Harris County to apply for ‘successful’ status following initial countywide polling place program implementation

Harris County Commissioners Court unanimously approved a request June 4 from its county clerku2019s office to apply to the Texas Secretary of State for u201csuccessfulu201d status for the recently implemented program that allows voters to cast their ballots at any polling place in the county.

Harris County Commissioners Court unanimously approved a request June 4 from its county clerku2019s office to apply to the Texas Secretary of State for u201csuccessfulu201d status for the recently implemented program that allows voters to cast their ballots at any polling place in the county.

Harris County Commissioners Court unanimously approved a request June 4 from its county clerk’s office to apply to the Texas Secretary of State for “successful” status for the recently implemented program that allows voters to cast their ballots at any polling place in the county.

The approval comes two months after Texas Secretary of State David Whitley approved the county’s application to participate in the program. Previously, Harris County voters were restricted to an assigned polling location in their voting precinct on election day, although they were permitted to vote at any location during early voting.

A county can apply for successful status after one election under the program and may continue to implement the program in future elections, according to the Secretary of State website. The county commissioners court was required to hold a public hearing as part of the application and provide a recording of that hearing to the Secretary of State, which will be reviewed to determine whether the county has met code requirements.

Harris County is the largest county in the U.S. to implement the program. More than 50 other counties across the state also participate.

At the hearing, which was part of the June 4 meeting, community members spoke positively about the program’s results in the May 4 joint election. However, several residents also brought up areas for future program improvement, ranging from accessibility and equity issues to shortcomings with web connectivity at polling places.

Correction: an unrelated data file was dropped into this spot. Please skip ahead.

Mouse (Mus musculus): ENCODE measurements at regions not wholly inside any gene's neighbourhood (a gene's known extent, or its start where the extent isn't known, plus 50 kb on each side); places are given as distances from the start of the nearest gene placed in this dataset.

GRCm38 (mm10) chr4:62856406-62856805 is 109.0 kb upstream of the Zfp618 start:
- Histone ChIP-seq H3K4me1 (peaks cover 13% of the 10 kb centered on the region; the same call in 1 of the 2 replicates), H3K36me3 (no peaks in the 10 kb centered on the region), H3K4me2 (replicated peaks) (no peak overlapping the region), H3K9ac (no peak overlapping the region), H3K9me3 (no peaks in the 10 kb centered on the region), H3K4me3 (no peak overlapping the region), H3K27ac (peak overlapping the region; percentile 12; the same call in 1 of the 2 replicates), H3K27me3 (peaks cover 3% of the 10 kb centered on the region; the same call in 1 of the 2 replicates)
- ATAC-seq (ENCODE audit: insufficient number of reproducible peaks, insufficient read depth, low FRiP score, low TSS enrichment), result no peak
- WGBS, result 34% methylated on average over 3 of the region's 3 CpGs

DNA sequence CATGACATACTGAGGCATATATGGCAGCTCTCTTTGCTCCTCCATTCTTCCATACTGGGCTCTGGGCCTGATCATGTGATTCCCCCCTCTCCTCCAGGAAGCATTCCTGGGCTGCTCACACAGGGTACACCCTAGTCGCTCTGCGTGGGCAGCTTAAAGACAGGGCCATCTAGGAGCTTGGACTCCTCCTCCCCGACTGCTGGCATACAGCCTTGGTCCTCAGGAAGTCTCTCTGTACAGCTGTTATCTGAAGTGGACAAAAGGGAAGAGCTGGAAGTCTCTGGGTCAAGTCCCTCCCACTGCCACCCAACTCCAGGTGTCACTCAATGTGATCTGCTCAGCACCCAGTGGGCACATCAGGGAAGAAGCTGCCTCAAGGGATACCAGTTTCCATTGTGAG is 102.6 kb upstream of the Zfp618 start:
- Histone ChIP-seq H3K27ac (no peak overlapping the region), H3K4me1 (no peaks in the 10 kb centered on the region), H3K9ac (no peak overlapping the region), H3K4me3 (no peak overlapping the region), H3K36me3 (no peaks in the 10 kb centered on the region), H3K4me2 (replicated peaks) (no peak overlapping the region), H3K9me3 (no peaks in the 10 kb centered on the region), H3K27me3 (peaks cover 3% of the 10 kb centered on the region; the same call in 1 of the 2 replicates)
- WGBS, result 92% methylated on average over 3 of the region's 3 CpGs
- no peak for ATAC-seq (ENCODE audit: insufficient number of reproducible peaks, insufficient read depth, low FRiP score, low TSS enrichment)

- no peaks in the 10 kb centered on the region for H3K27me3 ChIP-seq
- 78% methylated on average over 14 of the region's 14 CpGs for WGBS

As voters can now attend any polling place to cast their ballots, former election judge Rita Huggler expressed concern over whether officials would keep all existing polling places open for use. In other counties that have adopted the program, the number of polling places reduced by 40%, she said.

“While change is inevitable, I’m concerned that this change may not be in the best interest of all voters,” Huggler said. “A voter’s polling place is a number and not a place, and I communicate that to voters every chance I get.”

Precinct 1 Commissioner Rodney Ellis said he “got heartburn” at the idea of closing any polling location, which Precinct 4 Commissioner Jack Cagle agreed with. Harris County Clerk Diane Trautman said during the hearing that if the county was to consider consolidating or closing any polling place locations, that decision would need to go through the court for a vote first.

Local political activist Dee Scott commended the county clerk’s office for their expediency in implementing the countywide polling centers, but added that there is still work to be done to make the voting process equitable for anyone that is not a member of the “dominant, controlling parties in our city politics as well as at a national level.” This program is a step in the right direction, she said.